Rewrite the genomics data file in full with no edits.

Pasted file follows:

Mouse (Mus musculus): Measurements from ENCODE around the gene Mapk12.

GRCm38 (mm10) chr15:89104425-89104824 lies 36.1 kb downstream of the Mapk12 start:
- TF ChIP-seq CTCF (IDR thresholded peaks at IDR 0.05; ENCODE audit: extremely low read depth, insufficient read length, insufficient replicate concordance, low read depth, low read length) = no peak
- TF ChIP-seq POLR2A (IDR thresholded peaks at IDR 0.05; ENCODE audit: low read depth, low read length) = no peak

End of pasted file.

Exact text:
Mouse (Mus musculus): Measurements from ENCODE around the gene Mapk12.

GRCm38 (mm10) chr15:89104425-89104824 lies 36.1 kb downstream of the Mapk12 start:
- TF ChIP-seq CTCF (IDR thresholded peaks at IDR 0.05; ENCODE audit: extremely low read depth, insufficient read length, insufficient replicate concordance, low read depth, low read length) = no peak
- TF ChIP-seq POLR2A (IDR thresholded peaks at IDR 0.05; ENCODE audit: low read depth, low read length) = no peak